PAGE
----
While there are many types of moving averages used in trading, the hull moving average (HMA) stands out. Designed to minimise lags, it’s a firm favourite with some traders. This article takes a closer look at the HMA, detailing its calculation, uses, and advantages and disadvantages.
What Is the Hull Moving Average Indicator?
The hull moving average (HMA) indicator, developed by Alan Hull, is a type of moving average (MA) that aims to provide insights into market trends and reduce the lag associated with traditional moving averages. The lag refers to the delay between a change in price and the reflection of that change in the MA.
In trading, the HMA is often seen as an effective tool for catching market trends early, providing traders with an edge in timing their trades. It combines the smoothing benefits of a simple moving average (SMA) with a weighted moving average (WMA) to achieve a faster response to price changes.
Hull Moving Average Formula and Calculation
The HMA calculation involves several steps, each designed to incorporate speed and accuracy into the final result.
HMA= WMA(2*WMA(n/2) − WMA(n)),sqrt(n))
In this formula, ‘n' refers to the number of periods used in the calculation, 'WMA' refers to the weighted moving average, and 'sqrt' refers to the square root.
Firstly, the weighted moving average (1) is calculated over a certain period. Then, the WMA (2) is calculated again over a shorter period, usually half of the desired period. The shorter-period WMA is multiplied by two. The difference between these two WMAs is calculated – you will get a raw HMA. Finally, you will need to find the square root of the number of periods of the WMA and smooth the raw HMA with another WMA.
How Do These Calculations Reduce Lag?
The initial WMA calculations provide a smoothing effect similar to an SMA but with more emphasis on recent data points. This increased weighting towards recent data makes the HMA more responsive to current price changes.
Further, the step of the calculation, which involves taking another WMA of the square root of the period, acts as a form of "double smoothing." This results in an average that closely tracks price movements, providing a more timely reflection of market trends and reducing lag significantly.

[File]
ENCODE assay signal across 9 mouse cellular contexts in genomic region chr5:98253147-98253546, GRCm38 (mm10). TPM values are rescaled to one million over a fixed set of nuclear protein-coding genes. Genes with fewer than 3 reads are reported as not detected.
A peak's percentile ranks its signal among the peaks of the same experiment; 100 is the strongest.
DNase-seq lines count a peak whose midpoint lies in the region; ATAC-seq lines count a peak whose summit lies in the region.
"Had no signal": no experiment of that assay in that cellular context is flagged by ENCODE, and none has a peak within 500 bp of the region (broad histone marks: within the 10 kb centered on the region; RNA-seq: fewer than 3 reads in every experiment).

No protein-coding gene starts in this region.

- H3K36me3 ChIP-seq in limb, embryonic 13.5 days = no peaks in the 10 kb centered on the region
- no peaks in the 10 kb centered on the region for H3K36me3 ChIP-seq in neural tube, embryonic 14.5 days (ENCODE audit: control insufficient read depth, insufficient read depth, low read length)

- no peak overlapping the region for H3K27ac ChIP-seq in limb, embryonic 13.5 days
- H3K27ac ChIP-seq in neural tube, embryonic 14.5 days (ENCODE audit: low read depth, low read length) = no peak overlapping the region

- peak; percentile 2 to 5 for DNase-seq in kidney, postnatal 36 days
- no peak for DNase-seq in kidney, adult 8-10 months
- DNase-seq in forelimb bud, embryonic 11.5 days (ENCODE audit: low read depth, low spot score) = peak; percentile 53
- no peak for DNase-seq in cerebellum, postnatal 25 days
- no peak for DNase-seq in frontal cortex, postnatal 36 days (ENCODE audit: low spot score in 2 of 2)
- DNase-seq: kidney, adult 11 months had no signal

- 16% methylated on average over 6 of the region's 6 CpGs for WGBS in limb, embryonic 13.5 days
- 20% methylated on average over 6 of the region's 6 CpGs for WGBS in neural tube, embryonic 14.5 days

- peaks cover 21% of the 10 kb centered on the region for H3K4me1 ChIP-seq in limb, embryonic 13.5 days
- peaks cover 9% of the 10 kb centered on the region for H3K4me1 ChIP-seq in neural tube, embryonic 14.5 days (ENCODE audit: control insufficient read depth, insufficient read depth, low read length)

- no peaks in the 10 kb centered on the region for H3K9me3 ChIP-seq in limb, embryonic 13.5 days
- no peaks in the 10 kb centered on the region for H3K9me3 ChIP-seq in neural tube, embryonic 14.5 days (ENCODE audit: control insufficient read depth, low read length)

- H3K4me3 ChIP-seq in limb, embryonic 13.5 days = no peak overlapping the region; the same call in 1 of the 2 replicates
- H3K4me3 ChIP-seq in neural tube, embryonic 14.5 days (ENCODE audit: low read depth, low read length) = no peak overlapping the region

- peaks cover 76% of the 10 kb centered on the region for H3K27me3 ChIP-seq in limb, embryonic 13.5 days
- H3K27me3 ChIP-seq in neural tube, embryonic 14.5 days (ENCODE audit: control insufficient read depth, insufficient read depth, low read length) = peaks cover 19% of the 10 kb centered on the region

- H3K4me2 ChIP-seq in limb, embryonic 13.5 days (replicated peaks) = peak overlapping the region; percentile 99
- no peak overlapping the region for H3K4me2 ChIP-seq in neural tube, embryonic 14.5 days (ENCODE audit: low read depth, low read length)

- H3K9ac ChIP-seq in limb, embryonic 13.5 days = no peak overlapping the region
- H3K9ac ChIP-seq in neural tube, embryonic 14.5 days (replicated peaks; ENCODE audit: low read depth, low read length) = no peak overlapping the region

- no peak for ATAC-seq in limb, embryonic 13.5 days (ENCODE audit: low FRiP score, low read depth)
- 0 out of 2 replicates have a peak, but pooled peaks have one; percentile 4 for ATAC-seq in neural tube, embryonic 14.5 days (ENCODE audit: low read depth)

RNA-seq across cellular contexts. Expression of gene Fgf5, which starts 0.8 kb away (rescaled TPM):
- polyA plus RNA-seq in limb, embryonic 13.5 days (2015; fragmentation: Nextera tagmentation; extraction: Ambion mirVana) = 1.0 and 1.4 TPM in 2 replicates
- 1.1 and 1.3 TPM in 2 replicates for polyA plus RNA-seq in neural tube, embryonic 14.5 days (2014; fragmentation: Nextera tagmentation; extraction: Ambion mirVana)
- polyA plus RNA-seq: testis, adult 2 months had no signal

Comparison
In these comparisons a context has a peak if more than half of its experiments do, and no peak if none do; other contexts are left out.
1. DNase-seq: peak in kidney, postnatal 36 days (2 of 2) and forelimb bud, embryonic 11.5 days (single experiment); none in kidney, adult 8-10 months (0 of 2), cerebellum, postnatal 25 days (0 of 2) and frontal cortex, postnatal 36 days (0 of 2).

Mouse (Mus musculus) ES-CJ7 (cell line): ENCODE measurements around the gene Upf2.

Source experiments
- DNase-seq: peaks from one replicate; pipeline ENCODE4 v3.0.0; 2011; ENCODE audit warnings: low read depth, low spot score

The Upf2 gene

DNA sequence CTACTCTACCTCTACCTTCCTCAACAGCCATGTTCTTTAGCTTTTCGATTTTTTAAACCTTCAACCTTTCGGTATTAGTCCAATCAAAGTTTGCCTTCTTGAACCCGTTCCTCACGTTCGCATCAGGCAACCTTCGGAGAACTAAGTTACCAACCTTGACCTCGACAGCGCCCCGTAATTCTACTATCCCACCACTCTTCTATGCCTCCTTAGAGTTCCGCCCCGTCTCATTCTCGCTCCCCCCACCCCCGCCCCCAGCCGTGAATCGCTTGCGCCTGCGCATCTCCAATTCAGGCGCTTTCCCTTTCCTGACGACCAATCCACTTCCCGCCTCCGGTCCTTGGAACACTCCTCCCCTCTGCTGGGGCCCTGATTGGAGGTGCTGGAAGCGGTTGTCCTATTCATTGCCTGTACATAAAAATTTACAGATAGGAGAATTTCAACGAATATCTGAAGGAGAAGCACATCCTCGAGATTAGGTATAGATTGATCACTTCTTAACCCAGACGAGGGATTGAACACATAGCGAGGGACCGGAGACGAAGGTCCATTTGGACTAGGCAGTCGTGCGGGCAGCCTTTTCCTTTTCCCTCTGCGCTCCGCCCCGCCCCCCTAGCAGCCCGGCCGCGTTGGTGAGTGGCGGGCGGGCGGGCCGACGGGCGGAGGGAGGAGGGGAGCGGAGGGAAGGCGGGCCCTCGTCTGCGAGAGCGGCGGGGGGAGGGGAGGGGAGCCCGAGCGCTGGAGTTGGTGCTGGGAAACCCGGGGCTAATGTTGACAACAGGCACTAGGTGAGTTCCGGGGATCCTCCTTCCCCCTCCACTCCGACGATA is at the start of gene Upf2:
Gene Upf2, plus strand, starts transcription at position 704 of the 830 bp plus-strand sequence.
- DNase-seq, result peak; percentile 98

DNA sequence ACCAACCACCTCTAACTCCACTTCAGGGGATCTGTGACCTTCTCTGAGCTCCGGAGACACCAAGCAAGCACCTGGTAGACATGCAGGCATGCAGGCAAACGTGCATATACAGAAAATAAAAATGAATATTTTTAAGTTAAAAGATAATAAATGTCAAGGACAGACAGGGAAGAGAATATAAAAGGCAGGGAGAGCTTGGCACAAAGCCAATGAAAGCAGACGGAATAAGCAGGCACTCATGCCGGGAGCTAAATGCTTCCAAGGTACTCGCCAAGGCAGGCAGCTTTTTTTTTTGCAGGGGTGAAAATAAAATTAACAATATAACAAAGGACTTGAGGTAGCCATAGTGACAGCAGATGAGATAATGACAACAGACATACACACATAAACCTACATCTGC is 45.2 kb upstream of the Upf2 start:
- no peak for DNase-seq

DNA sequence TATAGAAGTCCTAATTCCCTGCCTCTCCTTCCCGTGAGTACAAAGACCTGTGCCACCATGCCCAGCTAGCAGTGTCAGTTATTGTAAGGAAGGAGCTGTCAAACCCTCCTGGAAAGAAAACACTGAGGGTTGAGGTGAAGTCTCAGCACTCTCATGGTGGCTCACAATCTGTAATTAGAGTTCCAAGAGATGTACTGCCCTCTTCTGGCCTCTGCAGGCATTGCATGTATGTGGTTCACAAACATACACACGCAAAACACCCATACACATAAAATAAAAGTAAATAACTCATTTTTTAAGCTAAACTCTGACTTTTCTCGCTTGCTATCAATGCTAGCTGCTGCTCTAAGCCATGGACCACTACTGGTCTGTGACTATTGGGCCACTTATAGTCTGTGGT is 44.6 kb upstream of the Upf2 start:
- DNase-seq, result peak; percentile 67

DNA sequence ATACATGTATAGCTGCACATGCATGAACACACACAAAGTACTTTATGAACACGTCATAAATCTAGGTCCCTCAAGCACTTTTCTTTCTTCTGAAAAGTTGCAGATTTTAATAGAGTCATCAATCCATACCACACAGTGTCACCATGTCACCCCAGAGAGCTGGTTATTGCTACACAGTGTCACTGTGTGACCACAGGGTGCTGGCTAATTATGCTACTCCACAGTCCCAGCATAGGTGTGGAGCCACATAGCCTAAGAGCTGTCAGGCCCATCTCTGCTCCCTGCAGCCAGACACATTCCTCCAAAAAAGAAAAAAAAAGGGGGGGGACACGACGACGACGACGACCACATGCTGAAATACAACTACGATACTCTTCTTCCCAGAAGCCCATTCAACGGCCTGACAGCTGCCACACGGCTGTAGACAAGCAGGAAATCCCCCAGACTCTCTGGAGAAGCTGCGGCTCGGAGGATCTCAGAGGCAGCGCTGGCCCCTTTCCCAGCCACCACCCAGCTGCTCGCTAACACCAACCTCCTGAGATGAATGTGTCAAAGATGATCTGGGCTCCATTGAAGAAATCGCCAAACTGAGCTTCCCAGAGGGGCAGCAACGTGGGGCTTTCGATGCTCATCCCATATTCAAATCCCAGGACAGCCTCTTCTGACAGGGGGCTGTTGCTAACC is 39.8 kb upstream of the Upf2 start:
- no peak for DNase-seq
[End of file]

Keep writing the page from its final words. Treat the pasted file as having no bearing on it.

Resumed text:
Using the Hull Moving Average in Trading
In trading, the HMA is a versatile tool. Traders commonly use it in a crossover strategy, where they monitor the interaction between the HMA line and the price line or another MA.
In a hull moving average crossover strategy, a buy signal is typically generated either when the price crosses above the HMA or when the HMA moves above another slower MA line, indicating an upward trend. Conversely, a sell signal is produced when the price crosses below the HMA or the HMA crosses beneath another MA, suggesting a potential downward trend.
Traders can use MAs, including the hull MA, as dynamic support and resistance levels. In an uptrend, the HMA will serve as a support line, where the price is expected to rebound and continue rising. Conversely, in a downtrend, the HMA can be used to identify a resistance level at which the price will bounce down.
Additionally, the direction of the line itself can provide insight into the market's direction. An upward-sloping HMA implies an upward trend, while a downward-sloping line demonstrates a downward trend.
Advantages and Disadvantages of the Hull Moving Average
Despite its many benefits, the HMA comes with its own set of advantages and disadvantages that traders take into account.
The primary advantage of the indicator is its focus on reducing lag. By offering a faster and more responsive MA, it allows traders to identify and respond to market trends more quickly than traditional MAs. This rapid response time can provide an edge in volatile markets where speed and precision are essential.
However, its high sensitivity to price changes can also be a disadvantage. It may lead to a higher frequency of price crossovers, potentially creating more trading signals, which can be difficult to manage and may result in increased transaction costs. Furthermore, this sensitivity might generate false signals during periods of price consolidation, leading traders into unprofitable trades.
The Bottom Line
In summary, the hull moving average is a decent alternative to many of the more common moving averages. Its primary strength lies in reducing lag and providing a quicker response to market trends, but its high sensitivity can lead to a higher frequency of false alerts.
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